Posted in Series, writing

Tsunami

Outland: Chapter 2

Bright light shone in the window, eventually moving into my eyes, stirring me awake. Sitting up, I looked out the porthole into the glaring light.

“Gulliver? What time is it?” I asked, shielding my face.

The fish carcass sat on the plate beside me, giving off a faint odor of sourness and the faint smell of the sea. The untouched head stared at me, agape, eyes cloudy.

“Good morning Andrew. It is just past noon.”

Rubbing my eyes, I pushed now foul plate away. The map on the desk before me lay mostly finished, the pen thrown down haphazardly.

“Dang.” I sighed. “I guess I fell asleep working last night; that big meal got to me. I didn’t set up the solar panels, did I?”

“The solar panels are down, and the batteries are currently at 44%. I cut power to your desk lamp this morning to save energy.”

“Thank you, Gulliver.” I said, standing up to stretch his back and arms, my joints popping in quick succession. “Looks like today we’re staying here.”

Sliding along the cold metal floor, I moved to mount the ladder, heading up to the cockpit. The window shades were up, sun shining bright, with the water still in plain view. Moving to the control panel, I flipped some switches, and the motors running the actuators whirred to life, moving the solar panels upwards.

“I guess I’ll do some maintenance while we’re here. What are your recommendations, Gulliver?” I said, tweaking some of the controls above the windshields.

“Left leg’s efficiency is dropping slightly below that of right leg. I recommend you check the lines and tighten the connections in the foot to improve rigidity in the joints.”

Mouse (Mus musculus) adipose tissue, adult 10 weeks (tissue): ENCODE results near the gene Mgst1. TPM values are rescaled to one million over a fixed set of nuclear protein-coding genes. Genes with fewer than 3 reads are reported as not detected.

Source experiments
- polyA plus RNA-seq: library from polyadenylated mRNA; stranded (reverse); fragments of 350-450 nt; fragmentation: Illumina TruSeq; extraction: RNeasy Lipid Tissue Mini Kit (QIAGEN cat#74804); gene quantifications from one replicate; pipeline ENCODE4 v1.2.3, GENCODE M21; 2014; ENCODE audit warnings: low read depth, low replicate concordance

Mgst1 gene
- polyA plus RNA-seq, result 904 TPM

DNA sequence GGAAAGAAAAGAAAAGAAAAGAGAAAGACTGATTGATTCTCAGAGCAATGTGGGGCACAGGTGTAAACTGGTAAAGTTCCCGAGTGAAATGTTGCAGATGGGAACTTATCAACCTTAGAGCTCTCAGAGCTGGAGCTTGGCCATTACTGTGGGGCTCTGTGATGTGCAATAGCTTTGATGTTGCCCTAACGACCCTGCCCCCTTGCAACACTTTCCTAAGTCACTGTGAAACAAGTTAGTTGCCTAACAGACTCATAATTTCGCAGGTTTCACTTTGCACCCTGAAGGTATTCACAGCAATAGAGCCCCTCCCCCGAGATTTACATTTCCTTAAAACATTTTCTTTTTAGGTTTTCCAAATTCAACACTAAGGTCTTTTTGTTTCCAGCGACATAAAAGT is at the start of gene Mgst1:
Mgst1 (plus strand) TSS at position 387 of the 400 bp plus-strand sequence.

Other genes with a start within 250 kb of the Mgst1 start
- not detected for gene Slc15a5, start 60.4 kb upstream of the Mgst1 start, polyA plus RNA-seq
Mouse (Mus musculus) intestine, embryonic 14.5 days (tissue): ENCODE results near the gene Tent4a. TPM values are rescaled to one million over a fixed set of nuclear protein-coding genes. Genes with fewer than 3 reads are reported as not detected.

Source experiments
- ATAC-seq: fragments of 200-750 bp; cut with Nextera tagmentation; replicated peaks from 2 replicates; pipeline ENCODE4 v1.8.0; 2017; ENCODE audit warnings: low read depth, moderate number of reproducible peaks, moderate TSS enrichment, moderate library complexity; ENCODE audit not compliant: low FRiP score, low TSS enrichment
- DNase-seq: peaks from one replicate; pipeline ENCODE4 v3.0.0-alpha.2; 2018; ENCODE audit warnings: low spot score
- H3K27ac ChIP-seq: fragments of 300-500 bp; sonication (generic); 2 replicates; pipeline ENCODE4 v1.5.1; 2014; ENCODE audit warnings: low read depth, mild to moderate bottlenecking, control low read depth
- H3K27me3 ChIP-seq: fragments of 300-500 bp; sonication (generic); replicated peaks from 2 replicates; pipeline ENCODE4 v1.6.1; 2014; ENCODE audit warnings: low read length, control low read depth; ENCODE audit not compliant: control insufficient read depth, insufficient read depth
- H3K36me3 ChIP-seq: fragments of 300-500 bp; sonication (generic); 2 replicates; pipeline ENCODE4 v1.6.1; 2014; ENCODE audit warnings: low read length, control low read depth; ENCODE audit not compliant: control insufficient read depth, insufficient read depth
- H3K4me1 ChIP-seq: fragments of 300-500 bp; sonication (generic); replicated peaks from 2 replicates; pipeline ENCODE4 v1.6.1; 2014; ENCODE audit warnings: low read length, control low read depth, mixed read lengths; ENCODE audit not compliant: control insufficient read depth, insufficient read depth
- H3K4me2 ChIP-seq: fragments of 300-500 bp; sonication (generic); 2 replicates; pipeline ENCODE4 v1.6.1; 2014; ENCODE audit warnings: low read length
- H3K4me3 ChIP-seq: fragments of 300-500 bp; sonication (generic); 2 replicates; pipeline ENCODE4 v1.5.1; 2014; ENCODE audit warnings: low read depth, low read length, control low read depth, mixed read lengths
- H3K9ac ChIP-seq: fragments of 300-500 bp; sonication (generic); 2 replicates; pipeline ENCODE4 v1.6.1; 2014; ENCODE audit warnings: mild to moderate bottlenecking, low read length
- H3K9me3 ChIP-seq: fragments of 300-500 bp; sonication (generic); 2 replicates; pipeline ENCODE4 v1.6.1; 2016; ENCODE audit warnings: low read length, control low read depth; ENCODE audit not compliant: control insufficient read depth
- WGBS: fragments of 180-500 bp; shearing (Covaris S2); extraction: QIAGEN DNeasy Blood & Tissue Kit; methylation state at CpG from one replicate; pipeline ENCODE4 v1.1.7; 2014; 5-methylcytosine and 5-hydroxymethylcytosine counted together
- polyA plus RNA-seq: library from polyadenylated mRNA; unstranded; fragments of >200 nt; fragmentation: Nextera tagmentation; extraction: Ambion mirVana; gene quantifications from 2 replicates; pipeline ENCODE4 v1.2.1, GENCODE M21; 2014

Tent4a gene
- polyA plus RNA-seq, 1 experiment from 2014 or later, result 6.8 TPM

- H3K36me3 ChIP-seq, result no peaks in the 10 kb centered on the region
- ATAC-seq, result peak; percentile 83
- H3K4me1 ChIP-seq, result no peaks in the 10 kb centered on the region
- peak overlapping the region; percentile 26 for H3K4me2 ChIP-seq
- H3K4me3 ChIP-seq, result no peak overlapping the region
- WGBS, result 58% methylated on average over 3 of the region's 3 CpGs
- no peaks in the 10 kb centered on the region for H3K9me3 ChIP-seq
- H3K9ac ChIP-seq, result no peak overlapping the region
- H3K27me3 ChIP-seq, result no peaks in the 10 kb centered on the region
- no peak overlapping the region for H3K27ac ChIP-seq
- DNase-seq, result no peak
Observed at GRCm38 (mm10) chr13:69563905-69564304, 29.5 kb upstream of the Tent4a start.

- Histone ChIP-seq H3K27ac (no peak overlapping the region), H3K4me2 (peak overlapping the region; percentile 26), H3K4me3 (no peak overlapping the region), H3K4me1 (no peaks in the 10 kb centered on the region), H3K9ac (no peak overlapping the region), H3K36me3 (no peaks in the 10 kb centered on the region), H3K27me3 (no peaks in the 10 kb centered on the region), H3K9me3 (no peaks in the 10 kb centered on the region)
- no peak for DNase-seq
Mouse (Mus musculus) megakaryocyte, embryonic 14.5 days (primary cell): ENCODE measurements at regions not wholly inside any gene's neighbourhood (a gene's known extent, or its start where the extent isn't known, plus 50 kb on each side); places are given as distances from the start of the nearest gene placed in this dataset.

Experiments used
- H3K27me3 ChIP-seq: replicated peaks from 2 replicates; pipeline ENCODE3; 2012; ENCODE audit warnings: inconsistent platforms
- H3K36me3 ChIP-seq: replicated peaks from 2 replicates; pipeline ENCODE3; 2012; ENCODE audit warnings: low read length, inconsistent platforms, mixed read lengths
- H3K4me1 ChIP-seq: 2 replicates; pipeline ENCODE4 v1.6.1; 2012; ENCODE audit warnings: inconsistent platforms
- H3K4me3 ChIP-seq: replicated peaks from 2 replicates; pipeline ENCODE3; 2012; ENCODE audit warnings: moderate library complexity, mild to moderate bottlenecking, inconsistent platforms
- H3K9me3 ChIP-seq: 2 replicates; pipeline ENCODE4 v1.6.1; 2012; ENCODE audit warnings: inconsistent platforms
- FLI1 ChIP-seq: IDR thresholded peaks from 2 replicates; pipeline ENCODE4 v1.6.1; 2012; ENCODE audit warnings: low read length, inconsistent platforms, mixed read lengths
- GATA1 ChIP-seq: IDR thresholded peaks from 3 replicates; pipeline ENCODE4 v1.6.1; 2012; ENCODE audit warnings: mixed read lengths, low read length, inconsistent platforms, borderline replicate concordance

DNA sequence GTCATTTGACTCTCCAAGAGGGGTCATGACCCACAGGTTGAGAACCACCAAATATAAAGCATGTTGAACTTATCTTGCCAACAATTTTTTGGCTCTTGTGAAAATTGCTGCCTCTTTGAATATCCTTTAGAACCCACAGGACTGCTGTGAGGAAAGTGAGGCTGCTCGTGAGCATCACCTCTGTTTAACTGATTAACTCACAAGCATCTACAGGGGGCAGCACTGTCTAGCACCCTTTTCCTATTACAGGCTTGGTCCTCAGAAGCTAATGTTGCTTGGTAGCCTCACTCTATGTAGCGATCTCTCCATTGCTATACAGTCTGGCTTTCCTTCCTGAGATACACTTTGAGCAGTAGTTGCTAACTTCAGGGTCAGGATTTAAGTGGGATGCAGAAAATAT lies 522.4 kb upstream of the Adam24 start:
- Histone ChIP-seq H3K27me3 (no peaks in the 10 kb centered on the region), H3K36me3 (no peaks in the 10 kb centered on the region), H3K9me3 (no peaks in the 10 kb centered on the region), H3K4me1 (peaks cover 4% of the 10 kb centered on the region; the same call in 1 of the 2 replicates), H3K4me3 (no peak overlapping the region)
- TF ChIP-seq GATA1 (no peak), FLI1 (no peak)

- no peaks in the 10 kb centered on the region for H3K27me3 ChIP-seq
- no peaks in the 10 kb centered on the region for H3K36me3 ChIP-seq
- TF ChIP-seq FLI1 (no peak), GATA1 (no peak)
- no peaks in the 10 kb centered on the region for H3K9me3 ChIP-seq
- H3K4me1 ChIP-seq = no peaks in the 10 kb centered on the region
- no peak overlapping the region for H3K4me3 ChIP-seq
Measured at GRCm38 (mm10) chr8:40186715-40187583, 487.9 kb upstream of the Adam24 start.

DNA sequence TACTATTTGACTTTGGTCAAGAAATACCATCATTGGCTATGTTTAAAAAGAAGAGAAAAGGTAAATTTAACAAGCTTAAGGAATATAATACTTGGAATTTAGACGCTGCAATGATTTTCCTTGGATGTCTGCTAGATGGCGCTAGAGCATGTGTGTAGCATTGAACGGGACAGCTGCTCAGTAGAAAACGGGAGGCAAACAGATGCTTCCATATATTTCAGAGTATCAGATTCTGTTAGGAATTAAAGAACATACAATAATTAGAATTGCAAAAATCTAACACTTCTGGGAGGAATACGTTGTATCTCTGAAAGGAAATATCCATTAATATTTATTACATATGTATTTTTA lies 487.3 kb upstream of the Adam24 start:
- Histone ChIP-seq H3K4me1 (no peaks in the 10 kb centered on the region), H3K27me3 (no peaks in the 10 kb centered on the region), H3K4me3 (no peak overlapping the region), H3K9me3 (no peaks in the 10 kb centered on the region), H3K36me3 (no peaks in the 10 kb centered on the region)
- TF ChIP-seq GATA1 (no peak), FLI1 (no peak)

“Sounds good, I’ll get on that.” I made a mental note, nodding my head before jumping on the ladder and sliding down, passing all the way through to the bottom compartment.

A puddle had formed on the floor from the wetsuit dripping on the rack. Tiptoeing around in it, I grabbed my work coveralls. They were worn, patched thoroughly by myself. I would probably have to buy more fabric when I found someone who had extra.

Eyeing the toolbelt, I double checked that it was still stocked with what I would need; heading up and down the ladder with it on multiple times was a pain.
“Gulliver, open the bottom hatch for me, would you?”

“Right away.”

The mechanical port in the middle of the room roared to life, opening the set of doors. I pulled the toolbelt off the wall and buckled it around my waste, adding a few good pounds. Carefully climbing down the slick rungs of the ladder on the side of the tube I found myself on the lower platform, staring down at the ground. I grabbed the rope ladder from the pile it sat in, throwing it down limply. It tumbled down, untangling itself under its own weight, thrashing back and forth. Waiting for the swaying to stop, I carefully turned myself around and inched myself down the first few rungs.